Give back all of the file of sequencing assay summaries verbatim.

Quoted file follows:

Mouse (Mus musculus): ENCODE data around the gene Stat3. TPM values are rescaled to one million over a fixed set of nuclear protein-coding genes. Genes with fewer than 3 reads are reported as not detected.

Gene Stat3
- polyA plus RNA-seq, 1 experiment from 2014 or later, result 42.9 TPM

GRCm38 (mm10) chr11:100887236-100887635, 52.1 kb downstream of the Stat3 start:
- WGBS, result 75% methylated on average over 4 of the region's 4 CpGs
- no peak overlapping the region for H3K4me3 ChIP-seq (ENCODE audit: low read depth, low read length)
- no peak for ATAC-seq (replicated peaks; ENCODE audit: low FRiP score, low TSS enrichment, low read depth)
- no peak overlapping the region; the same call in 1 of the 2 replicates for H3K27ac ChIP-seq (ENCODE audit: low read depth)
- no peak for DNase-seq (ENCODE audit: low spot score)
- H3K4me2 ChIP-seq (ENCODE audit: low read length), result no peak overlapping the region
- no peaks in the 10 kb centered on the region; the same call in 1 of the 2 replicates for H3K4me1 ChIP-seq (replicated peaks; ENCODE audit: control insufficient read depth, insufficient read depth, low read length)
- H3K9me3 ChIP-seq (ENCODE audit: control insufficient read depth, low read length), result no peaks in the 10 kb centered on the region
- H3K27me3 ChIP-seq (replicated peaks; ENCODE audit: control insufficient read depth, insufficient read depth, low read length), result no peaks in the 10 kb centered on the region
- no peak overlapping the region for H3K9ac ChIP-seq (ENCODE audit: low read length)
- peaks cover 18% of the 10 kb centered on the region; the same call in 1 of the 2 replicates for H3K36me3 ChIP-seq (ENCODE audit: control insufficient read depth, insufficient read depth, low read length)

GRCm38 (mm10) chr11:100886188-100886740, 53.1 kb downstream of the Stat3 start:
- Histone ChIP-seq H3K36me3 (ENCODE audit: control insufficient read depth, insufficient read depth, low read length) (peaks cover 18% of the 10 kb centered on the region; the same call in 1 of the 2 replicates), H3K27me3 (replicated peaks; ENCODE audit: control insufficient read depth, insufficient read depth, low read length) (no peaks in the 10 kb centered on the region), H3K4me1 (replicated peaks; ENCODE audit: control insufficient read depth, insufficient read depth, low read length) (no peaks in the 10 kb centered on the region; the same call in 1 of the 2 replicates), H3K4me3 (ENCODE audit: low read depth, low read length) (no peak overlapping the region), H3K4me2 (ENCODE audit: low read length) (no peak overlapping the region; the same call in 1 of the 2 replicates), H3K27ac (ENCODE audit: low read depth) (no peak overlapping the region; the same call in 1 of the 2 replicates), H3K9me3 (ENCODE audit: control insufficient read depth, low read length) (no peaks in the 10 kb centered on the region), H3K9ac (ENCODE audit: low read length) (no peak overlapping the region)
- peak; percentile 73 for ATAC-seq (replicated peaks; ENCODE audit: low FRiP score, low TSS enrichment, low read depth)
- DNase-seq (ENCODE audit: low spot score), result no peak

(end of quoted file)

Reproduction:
Mouse (Mus musculus): ENCODE data around the gene Stat3. TPM values are rescaled to one million over a fixed set of nuclear protein-coding genes. Genes with fewer than 3 reads are reported as not detected.

Gene Stat3
- polyA plus RNA-seq, 1 experiment from 2014 or later, result 42.9 TPM

GRCm38 (mm10) chr11:100887236-100887635, 52.1 kb downstream of the Stat3 start:
- WGBS, result 75% methylated on average over 4 of the region's 4 CpGs
- no peak overlapping the region for H3K4me3 ChIP-seq (ENCODE audit: low read depth, low read length)
- no peak for ATAC-seq (replicated peaks; ENCODE audit: low FRiP score, low TSS enrichment, low read depth)
- no peak overlapping the region; the same call in 1 of the 2 replicates for H3K27ac ChIP-seq (ENCODE audit: low read depth)
- no peak for DNase-seq (ENCODE audit: low spot score)
- H3K4me2 ChIP-seq (ENCODE audit: low read length), result no peak overlapping the region
- no peaks in the 10 kb centered on the region; the same call in 1 of the 2 replicates for H3K4me1 ChIP-seq (replicated peaks; ENCODE audit: control insufficient read depth, insufficient read depth, low read length)
- H3K9me3 ChIP-seq (ENCODE audit: control insufficient read depth, low read length), result no peaks in the 10 kb centered on the region
- H3K27me3 ChIP-seq (replicated peaks; ENCODE audit: control insufficient read depth, insufficient read depth, low read length), result no peaks in the 10 kb centered on the region
- no peak overlapping the region for H3K9ac ChIP-seq (ENCODE audit: low read length)
- peaks cover 18% of the 10 kb centered on the region; the same call in 1 of the 2 replicates for H3K36me3 ChIP-seq (ENCODE audit: control insufficient read depth, insufficient read depth, low read length)

GRCm38 (mm10) chr11:100886188-100886740, 53.1 kb downstream of the Stat3 start:
- Histone ChIP-seq H3K36me3 (ENCODE audit: control insufficient read depth, insufficient read depth, low read length) (peaks cover 18% of the 10 kb centered on the region; the same call in 1 of the 2 replicates), H3K27me3 (replicated peaks; ENCODE audit: control insufficient read depth, insufficient read depth, low read length) (no peaks in the 10 kb centered on the region), H3K4me1 (replicated peaks; ENCODE audit: control insufficient read depth, insufficient read depth, low read length) (no peaks in the 10 kb centered on the region; the same call in 1 of the 2 replicates), H3K4me3 (ENCODE audit: low read depth, low read length) (no peak overlapping the region), H3K4me2 (ENCODE audit: low read length) (no peak overlapping the region; the same call in 1 of the 2 replicates), H3K27ac (ENCODE audit: low read depth) (no peak overlapping the region; the same call in 1 of the 2 replicates), H3K9me3 (ENCODE audit: control insufficient read depth, low read length) (no peaks in the 10 kb centered on the region), H3K9ac (ENCODE audit: low read length) (no peak overlapping the region)
- peak; percentile 73 for ATAC-seq (replicated peaks; ENCODE audit: low FRiP score, low TSS enrichment, low read depth)
- DNase-seq (ENCODE audit: low spot score), result no peak